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Fitness landscapes are an important concept in molecular evolution. Many important examples of landscapes in physics and combinatorial optimation, which are widely used as model landscapes in simulations of molecular evolution and adaptation, are "elementary", i.e., they are (up to an additive constant) eigenfuctions of a graph Laplacian. It is shown that elementary landscapes are characterized by their correlation functions. The correlation functions are in turn uniquely determined by the geometry of the underlying configuration space and the nearest neighbor correlation of the elementary landscape. Two types of correlation functions are investigated here: the correlation of a time series sampled along a random walk on the landscape and the correlation function with respect to a partition of the set of all vertex pairs.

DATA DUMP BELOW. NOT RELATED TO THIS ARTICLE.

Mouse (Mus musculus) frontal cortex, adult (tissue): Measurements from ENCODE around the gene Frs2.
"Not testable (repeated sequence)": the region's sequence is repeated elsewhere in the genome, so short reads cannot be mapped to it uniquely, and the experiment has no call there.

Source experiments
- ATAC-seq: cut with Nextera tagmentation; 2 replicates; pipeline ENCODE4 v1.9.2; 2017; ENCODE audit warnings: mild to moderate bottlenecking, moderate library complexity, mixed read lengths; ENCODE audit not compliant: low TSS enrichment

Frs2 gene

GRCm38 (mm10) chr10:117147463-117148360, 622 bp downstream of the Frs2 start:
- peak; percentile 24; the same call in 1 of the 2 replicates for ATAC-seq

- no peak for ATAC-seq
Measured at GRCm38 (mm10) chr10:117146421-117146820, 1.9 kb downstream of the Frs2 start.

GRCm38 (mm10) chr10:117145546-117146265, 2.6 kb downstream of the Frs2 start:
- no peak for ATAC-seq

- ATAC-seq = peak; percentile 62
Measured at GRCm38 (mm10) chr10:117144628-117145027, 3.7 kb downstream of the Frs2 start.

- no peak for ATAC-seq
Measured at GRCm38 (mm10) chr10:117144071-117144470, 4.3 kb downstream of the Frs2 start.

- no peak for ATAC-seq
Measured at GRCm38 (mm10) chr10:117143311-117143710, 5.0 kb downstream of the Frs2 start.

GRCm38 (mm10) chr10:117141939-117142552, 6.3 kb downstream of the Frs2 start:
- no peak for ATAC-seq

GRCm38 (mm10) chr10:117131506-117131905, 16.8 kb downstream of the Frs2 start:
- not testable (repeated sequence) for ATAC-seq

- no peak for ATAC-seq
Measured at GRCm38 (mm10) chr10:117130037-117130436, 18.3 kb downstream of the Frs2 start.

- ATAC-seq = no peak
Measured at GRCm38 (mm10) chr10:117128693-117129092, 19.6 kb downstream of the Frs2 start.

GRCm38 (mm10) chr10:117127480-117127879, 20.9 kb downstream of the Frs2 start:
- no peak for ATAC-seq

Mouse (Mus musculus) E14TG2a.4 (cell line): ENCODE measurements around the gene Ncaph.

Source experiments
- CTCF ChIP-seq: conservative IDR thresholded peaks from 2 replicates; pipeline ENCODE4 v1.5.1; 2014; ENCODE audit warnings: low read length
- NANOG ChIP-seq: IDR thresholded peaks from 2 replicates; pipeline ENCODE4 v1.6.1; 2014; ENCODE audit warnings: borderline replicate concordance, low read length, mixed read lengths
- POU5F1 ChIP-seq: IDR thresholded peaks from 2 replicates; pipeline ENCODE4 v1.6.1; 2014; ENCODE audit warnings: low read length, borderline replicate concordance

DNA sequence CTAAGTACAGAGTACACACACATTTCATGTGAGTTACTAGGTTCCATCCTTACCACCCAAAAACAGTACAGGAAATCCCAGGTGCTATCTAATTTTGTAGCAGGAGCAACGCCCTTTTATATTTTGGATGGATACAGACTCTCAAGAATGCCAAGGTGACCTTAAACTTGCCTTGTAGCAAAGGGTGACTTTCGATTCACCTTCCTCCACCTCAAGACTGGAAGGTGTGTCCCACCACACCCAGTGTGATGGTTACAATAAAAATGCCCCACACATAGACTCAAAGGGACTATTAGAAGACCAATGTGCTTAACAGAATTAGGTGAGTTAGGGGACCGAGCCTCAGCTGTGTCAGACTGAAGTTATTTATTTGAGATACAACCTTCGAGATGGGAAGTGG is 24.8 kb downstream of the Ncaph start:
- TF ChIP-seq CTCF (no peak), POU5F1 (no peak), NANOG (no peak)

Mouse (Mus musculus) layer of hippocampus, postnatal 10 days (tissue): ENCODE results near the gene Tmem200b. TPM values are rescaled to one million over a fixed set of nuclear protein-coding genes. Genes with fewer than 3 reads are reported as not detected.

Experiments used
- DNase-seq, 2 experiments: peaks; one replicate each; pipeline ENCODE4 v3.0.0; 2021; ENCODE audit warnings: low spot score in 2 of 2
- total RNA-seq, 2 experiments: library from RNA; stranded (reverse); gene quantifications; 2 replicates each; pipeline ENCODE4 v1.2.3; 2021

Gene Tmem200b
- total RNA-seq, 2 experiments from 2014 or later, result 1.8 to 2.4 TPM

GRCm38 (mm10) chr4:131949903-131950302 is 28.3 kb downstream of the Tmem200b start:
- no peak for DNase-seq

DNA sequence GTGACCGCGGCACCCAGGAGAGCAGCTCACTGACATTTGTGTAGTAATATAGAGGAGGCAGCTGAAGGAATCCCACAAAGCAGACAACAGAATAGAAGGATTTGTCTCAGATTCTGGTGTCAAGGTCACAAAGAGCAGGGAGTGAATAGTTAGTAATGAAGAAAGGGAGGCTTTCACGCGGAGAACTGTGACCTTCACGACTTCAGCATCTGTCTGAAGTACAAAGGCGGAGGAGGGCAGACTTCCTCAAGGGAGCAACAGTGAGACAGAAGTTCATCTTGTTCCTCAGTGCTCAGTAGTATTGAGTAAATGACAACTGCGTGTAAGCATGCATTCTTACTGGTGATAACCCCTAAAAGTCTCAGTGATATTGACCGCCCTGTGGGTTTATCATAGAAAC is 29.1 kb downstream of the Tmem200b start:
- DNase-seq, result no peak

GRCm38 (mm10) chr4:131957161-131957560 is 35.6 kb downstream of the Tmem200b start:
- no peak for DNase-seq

The Principal Components Analysis of a Graph, and its Relationships to Spectral Clustering
 Proceedings of the 15th European Conference on Machine Learning (ECML 2004). Lecture Notes in Artificial Intelligence
, 2004
"... This work presents a novel procedure for computing (1) distances between nodes of a weighted, undirected, graph, called the Euclidean Commute Time Distance (ECTD), and (2) a subspace projection of the nodes of the graph that preserves as much variance as possible, in terms of the ECTD  a princi ..."
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Cited by 105 (20 self)